Any insider tips for runners that you find especially helpful?
I have tight calves and weak glute muscles naturally (according to my athletic trainer), so I use a ProStretch at my standing desk at work at least a couple of times an hour to treat/prevent plantar fasciitis, and I try to do clamshell exercises a couple of times a week. And I personally rock out to a ridiculously diverse Spotify playlist including Broadway musicals, rap and Christian praise music while on long runs. You never know what I might be listening to.
There is a huge race culture, and it’s easy to experience FOMO when seeing all the pictures on social media of people carb loading and holding medals. Do you think it’s worthwhile for everyone to train for a race at some point? On the flipside, are there reasons not to or types of people who may not enjoy it?
I think this totally depends on your personality, for me, training for a race is a HUGE motivator, and I have to have a stretch goal. For example, my friend wanted us to run together and suggested that we do a 10K race. The problem was that it didn’t motivate me to train since I am confident in my ability to run 6 miles without working at it. So, we decided to do the 1/2 marathon which would REQUIRE me to train (unless I wanted to die). I personally love the social aspect of races, the excitement of the day, the cheers from crowds. All. the. things. I can totally see how these may all be detractors for others who hate crowds, are more introverted, and prefer exercising activities that are solo events. #youdoyou.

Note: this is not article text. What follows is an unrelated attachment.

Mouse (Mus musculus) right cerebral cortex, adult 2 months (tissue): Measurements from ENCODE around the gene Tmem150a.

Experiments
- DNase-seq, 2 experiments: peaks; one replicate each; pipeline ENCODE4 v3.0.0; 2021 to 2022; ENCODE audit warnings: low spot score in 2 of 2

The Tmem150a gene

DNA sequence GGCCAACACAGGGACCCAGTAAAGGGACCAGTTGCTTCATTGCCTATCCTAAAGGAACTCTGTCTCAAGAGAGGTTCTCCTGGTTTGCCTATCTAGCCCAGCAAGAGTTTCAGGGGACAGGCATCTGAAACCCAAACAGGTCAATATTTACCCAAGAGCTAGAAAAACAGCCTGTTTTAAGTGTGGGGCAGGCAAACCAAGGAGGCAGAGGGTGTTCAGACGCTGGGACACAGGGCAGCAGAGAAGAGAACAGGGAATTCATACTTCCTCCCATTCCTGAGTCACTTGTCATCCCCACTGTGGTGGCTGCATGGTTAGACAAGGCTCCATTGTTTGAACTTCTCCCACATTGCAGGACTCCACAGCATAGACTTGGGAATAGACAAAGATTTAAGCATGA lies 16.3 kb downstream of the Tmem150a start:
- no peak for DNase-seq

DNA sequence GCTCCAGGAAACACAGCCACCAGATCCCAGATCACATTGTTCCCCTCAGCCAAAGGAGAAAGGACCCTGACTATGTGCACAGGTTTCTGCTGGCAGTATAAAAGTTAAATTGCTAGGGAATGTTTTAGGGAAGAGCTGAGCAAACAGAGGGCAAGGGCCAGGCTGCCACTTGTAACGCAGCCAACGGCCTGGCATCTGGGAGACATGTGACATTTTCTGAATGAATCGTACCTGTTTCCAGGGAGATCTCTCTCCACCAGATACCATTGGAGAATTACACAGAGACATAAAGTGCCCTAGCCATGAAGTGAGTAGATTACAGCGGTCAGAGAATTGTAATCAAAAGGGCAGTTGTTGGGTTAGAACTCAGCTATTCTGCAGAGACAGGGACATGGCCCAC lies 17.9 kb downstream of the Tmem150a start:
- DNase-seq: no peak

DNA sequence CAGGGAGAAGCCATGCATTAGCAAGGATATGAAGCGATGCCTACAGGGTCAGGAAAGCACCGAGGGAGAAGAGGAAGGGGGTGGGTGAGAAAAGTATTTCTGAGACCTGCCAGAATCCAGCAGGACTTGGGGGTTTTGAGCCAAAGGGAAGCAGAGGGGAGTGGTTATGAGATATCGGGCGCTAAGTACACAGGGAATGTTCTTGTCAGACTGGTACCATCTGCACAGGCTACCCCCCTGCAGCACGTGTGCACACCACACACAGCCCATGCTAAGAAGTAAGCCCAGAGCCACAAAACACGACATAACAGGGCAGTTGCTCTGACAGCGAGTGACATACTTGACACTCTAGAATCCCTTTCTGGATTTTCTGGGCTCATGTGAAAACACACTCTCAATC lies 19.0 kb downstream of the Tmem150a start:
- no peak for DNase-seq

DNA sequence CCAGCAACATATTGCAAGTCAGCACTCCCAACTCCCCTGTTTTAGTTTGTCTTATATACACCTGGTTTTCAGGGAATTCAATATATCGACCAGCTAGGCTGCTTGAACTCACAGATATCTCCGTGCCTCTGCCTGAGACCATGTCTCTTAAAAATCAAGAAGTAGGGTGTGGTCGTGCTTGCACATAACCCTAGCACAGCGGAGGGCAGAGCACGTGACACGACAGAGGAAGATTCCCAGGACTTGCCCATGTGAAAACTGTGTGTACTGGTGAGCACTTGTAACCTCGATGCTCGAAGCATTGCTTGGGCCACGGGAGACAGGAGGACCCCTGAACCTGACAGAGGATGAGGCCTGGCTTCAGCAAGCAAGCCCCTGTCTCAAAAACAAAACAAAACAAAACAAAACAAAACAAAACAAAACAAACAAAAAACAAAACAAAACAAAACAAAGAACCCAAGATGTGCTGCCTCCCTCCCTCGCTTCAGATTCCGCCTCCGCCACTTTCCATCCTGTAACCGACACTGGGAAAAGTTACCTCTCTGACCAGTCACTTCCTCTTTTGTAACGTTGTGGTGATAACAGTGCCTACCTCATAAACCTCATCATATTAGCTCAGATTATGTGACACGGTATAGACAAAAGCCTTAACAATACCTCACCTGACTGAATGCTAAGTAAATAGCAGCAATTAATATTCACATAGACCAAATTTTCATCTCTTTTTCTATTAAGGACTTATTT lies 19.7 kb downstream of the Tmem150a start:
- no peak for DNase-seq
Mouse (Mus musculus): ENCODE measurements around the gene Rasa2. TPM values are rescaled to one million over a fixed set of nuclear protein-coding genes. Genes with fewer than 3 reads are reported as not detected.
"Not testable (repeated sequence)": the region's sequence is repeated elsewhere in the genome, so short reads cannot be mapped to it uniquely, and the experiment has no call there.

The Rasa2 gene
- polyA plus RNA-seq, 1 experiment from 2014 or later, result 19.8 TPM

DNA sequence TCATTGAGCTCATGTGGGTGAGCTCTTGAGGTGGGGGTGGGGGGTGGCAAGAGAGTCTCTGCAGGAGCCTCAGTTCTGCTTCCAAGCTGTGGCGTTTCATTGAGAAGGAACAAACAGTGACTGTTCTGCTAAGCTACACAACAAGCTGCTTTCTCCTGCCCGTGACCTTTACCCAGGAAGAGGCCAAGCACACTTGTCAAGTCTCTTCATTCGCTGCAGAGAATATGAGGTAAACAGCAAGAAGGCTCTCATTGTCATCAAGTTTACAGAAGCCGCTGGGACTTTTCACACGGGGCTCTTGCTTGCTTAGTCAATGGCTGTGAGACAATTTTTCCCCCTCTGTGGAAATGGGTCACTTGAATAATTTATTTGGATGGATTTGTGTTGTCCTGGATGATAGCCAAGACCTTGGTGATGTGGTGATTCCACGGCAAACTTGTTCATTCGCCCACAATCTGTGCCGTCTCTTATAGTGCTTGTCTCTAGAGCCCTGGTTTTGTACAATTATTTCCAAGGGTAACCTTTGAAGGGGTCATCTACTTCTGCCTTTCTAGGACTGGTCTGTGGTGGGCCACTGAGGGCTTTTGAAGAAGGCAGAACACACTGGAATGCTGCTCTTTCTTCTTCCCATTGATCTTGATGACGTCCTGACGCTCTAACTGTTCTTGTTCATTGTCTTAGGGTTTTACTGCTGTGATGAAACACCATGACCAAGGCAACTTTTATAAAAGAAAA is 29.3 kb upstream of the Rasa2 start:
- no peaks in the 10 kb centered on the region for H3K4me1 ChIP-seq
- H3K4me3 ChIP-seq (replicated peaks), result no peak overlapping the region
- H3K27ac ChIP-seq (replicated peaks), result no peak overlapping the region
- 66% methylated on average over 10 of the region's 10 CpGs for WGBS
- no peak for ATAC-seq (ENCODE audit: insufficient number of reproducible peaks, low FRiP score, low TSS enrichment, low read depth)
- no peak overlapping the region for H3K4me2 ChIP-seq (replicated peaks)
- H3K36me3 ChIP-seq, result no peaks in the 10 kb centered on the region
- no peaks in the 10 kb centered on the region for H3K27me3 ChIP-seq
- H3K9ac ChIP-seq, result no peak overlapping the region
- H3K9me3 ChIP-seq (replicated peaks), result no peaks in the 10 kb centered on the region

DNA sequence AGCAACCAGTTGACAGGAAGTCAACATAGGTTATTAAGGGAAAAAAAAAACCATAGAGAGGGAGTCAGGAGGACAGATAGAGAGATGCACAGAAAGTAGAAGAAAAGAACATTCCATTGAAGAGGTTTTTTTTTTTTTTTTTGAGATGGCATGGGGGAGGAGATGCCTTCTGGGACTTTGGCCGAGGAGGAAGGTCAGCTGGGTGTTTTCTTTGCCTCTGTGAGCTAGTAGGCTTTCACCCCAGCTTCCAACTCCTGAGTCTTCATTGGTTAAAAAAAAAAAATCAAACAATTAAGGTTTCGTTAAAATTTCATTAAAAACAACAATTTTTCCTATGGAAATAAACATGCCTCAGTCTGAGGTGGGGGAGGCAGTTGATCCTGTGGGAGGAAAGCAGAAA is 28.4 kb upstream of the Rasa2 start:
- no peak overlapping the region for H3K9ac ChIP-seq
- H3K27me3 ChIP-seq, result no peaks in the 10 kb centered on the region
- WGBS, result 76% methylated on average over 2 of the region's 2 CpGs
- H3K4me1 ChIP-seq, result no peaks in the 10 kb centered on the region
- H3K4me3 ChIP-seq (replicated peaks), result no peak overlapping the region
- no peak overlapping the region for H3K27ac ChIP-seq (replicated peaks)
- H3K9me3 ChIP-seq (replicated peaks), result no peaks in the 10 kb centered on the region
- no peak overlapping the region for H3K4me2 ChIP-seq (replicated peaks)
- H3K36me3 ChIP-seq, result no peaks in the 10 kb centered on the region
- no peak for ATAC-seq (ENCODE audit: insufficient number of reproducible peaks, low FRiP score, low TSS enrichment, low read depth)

Currently I run in the evenings 2 to 3 times a week and then a longer run on Saturdays. I prefer to run outside if it is warm enough, but with unpredictable midwest weather (I live in Central Illinois), I am often relegated to the dreadmill at our local YMCA. I still love it though! We have a warm and welcoming environment, I always see people I know, and I can still escape the day-to-day by popping in my headphones with an upbeat playlist or interesting audio-book.
Erin is the founder of Be the Benchmark, dedicated to helping young girls become the best version of themselves. She hails from Champaign, IL where she and her husband are raising three amazing girls who are already making plans to change the world!